Letters From Santa

I opened my first Christmas card today (Thank you, Julie!) and taped it to my laundry room door– the traditional location for displaying holiday cards in the Juettner home. (I usually leave them up until June.) This year, we sent Halloween cards instead, so I won’t be sitting in front of The Muppet Christmas Carol and It’s a Wonderful Life, writing notes and addressing envelopes. I did that in October while watching Scream and Happy Death Day. But I still love snail mail– will forever love snail mail– and can’t wait for my laundry room door to fill up with cheerful greetings and friendly faces. And even though I said I wouldn’t, I’ll probably send out a FEW holiday postcards this month. How can I resist?

In honor of Christmas traditions and snail mail, I’m re-sharing this post from five years ago about how my dad used to respond to Santa letters when he worked at the post office. I hope you enjoy re-reading it. I did.

Carie Juettner


These days kids can email Santa.

That makes sense, I guess. After all, handwritten letters have mostly gone the way of the passenger pigeon. But, while I certainly appreciate the convenience of modern forms of communication, I still really love “snail mail.” That’s one of the reasons why I cherish the holidays. It’s the only time of year when my mailbox is stuffed with more than bills and ads and the occasional postcard.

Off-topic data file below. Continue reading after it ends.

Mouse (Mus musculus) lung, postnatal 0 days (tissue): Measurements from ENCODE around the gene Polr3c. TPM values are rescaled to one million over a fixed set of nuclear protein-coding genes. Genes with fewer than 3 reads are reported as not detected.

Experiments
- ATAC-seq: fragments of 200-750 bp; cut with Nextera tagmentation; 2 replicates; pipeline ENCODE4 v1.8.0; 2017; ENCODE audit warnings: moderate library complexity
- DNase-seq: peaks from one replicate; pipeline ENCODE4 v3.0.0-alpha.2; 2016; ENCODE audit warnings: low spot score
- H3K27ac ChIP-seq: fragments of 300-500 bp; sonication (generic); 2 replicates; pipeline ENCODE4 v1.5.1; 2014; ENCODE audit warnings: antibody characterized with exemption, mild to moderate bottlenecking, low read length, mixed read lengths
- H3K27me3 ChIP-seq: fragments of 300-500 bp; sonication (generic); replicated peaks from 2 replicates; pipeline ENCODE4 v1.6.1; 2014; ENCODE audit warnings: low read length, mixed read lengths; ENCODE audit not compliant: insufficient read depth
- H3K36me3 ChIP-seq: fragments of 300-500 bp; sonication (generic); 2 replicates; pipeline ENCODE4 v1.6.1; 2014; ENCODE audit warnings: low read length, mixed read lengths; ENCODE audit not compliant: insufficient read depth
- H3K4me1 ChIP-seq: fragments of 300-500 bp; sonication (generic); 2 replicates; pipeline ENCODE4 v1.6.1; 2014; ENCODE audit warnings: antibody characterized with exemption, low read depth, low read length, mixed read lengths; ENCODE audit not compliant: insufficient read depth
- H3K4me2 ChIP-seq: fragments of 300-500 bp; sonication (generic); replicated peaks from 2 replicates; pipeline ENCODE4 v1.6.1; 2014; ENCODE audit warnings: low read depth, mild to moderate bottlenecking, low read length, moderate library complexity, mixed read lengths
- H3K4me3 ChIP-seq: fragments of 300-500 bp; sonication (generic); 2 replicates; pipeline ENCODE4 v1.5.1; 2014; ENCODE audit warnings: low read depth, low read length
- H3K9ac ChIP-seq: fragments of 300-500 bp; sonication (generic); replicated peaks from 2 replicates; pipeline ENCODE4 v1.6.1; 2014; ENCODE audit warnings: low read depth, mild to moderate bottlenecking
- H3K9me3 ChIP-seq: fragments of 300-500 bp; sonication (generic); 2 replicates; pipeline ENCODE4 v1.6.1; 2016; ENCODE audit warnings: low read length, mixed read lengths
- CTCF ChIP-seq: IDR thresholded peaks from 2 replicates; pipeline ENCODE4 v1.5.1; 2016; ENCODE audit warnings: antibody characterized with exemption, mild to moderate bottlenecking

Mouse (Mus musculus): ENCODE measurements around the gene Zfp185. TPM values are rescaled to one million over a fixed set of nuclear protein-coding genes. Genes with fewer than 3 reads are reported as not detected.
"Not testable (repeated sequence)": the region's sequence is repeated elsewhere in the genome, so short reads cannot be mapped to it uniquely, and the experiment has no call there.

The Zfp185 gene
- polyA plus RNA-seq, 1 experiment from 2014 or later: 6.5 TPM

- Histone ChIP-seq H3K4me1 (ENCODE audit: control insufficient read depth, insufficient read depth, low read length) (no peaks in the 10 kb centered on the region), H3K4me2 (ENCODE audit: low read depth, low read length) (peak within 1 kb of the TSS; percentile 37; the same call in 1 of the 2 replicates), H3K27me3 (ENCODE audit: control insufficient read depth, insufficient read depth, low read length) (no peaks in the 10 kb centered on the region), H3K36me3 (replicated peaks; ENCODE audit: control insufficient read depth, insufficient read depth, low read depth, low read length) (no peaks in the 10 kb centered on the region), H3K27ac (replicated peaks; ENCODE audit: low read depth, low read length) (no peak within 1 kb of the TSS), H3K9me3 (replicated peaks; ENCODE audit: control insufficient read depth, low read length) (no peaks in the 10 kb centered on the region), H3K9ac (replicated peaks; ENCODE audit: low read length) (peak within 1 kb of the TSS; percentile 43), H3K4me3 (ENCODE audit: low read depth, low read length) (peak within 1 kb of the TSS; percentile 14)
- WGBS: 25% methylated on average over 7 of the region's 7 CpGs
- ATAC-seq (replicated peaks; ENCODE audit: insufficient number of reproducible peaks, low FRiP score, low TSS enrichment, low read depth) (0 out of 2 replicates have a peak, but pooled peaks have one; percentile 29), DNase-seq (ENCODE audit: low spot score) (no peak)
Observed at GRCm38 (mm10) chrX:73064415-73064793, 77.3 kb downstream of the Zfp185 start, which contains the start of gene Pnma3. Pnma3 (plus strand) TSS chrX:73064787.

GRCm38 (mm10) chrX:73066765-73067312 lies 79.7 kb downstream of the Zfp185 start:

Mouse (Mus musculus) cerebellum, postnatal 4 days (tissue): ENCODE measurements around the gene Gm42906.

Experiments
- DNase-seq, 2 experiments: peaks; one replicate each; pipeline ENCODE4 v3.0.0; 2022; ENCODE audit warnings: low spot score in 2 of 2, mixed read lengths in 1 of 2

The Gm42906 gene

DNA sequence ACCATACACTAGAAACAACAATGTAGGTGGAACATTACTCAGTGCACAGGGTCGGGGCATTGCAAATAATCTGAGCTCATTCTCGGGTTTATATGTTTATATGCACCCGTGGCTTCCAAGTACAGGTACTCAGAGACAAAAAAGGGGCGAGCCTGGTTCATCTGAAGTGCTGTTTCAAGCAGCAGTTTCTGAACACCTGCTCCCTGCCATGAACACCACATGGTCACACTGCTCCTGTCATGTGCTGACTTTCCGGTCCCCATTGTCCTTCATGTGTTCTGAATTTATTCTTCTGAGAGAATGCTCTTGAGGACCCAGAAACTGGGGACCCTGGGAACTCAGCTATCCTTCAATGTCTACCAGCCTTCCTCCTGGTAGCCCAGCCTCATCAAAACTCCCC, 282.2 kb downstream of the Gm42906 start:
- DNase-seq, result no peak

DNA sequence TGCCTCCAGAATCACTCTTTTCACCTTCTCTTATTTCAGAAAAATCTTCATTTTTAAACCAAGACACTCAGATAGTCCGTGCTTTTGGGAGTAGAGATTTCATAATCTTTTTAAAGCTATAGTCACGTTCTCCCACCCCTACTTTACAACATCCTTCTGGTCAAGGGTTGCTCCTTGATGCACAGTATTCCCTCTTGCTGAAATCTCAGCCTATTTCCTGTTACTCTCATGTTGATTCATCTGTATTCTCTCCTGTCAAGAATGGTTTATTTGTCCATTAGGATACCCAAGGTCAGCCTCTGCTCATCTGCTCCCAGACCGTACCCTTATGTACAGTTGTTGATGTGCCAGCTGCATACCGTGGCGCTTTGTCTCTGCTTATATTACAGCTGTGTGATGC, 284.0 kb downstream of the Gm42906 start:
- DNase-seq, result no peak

I know some say it’s a waste of paper and for many people sending a large stack of holiday cards is just too expensive. I also understand how silly it seems these days to send mail to someone who lives ten miles from you, someone who you’ll see at least three times on Facebook and maybe even in real life before the letter arrives. I don’t care. I love mail. I love hand-addressed envelopes and stamps and…

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Published by Carie Juettner

Carie Juettner is a former middle school teacher and the author of The Ghostly Tales of New England, The Ghostly Tales of Austin, and The Ghostly Tales of Burlington in the Spooky America series by Arcadia Publishing. Her poems and short stories have appeared in publications such as The Twin Bill, Nature Futures, and Daily Science Fiction. Carie lives in Richardson, Texas, with her husband and pets. She was born on Halloween, and her favorite color is purple.

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